James pulled himself out of the game three times in the second half, twice needing timeouts to stop the action. Eventually he was done for good with cramps all over his body with four minutes to play in a two-point game.

After he briefly returned to the floor and scored the last of his 25 points, James' legs immediately locked up.

"My muscles spasmed 10 out of 10," James said.

Ever since James said he thought the Heat's arena was a little too warm during the 2012 Finals, the team has made sure to blast the air conditioning whenever it starts to get warm in Miami. For some games, before fans fill up the bowl, it becomes legitimately cold in the arena during the playoffs.

Back in 2007, during a playoff game in Detroit on the first truly warm day of the season in the upper Midwest, the Palace of Auburn Hills didn't have its air conditioning sufficiently turned up. James ended up needing to get intravenous fluids before he left the arena after the game. James required an IV at least one other time following a playoff game when playing with the Cleveland Cavaliers.

"It sucks at this point in time in the season," James said. "It's frustration and anger."

James and the Heat were all quick to point out the air conditioning snafu did not make a difference in the outcome of the game. The Spurs completely eviscerated the Heat's defense in the fourth quarter, making a remarkable 14 of 16 shots, including all six 3-point attempts.

Not having James, especially to chase Danny Green around as he did earlier in the game, was certainly a significant factor. Green scored 11 points in the fourth quarter after James was forced out. But it was the Spurs' overall mastery of ball movement and the Heat's slow rotations that decided the outcome.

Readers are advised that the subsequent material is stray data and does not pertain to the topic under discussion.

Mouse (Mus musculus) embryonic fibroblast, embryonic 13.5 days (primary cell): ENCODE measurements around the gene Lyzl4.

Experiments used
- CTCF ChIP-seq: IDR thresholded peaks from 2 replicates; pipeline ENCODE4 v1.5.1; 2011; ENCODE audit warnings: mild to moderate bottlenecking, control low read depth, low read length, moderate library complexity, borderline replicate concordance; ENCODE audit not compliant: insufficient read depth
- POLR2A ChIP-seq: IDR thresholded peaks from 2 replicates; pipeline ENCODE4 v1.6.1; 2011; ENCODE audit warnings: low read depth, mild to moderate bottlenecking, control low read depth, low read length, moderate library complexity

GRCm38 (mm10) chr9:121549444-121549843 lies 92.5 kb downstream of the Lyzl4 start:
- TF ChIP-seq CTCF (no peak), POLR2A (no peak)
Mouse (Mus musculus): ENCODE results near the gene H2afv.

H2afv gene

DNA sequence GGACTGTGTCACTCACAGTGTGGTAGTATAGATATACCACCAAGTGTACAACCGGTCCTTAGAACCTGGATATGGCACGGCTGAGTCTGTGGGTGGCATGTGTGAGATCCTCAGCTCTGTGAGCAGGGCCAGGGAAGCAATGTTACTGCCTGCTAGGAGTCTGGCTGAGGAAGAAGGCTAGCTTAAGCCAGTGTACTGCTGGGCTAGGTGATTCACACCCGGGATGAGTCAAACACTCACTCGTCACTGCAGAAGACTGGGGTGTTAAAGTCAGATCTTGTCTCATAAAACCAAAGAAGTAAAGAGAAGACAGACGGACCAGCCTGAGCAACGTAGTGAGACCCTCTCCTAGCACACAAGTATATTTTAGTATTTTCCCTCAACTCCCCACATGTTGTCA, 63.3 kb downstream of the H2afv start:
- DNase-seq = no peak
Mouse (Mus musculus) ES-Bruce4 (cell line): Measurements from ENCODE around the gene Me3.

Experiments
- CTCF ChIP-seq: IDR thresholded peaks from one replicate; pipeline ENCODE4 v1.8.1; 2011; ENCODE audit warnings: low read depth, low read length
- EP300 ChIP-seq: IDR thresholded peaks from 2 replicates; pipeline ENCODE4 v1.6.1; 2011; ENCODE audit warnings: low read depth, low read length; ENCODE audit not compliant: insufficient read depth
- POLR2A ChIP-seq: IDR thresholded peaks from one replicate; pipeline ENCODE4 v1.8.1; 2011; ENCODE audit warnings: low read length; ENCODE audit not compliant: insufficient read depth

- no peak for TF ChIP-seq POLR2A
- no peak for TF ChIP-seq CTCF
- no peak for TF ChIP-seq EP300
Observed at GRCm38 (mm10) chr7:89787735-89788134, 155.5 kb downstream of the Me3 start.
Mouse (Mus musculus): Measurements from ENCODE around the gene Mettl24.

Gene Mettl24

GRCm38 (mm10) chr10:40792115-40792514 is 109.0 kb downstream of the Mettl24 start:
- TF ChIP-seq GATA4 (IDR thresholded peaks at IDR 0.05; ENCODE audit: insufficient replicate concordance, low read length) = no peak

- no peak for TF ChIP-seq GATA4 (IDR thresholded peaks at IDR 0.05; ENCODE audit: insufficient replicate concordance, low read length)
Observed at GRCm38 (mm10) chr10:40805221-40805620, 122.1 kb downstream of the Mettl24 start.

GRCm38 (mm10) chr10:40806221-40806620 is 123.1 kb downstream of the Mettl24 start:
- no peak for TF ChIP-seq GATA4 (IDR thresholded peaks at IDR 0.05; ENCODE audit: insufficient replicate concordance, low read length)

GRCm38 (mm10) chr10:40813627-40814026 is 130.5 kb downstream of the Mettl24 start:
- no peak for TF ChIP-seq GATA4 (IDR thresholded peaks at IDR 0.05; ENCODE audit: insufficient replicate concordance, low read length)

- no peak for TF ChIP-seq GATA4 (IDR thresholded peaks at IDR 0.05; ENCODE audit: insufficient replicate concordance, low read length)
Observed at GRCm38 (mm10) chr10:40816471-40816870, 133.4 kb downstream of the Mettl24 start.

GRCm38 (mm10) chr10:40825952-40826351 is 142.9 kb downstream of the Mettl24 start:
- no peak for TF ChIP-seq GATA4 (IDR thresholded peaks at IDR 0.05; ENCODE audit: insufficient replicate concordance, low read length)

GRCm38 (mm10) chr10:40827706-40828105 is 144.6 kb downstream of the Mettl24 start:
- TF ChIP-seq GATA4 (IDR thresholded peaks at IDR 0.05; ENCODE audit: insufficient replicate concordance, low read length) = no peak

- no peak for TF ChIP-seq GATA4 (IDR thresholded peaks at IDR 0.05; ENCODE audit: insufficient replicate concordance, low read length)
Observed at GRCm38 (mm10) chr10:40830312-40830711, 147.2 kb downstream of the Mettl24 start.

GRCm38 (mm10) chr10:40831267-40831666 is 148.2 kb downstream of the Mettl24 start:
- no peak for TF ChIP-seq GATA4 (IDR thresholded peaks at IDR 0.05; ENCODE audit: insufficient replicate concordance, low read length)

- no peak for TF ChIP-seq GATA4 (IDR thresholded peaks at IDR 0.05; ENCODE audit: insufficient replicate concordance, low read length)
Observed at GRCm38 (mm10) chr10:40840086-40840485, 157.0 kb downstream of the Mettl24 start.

"We're well-conditioned athletes; these are the circumstances that we have," Allen said. "I would've loved to have won the game and had a great story to tell, but we don't have that. These are the things you have to overcome to win championships."

James was to start receiving heavy doses of fluids Thursday night and will continue through the weekend to prepare for Game 2 on Sunday. The NBA's head of operations, Rod Thorn, said after the game the league expected everything to be in order by Sunday night.

Bosh needed two showers after the game. He sweated so profusely after speaking to the media in the sweltering Heat locker room that his first one had been rendered useless. By midnight, though, cool air was coursing through the building, leading to mentions of conspiracy that were only half in jest.

James, however, should not assume the building will be chilled for Game 2 or for any road playoff game for the rest of his career. He's gotten this message before, but it has become clear he's going to have to dedicate himself to managing hot conditions going forward. Just as he's remedied other playoff stumbling blocks, like an unreliable jumper and post game, he'll now have to focus on this.

"I have to put myself in position where I can be out there for my team," James said. "Sitting on the sideline ... is not good for us and not good for me."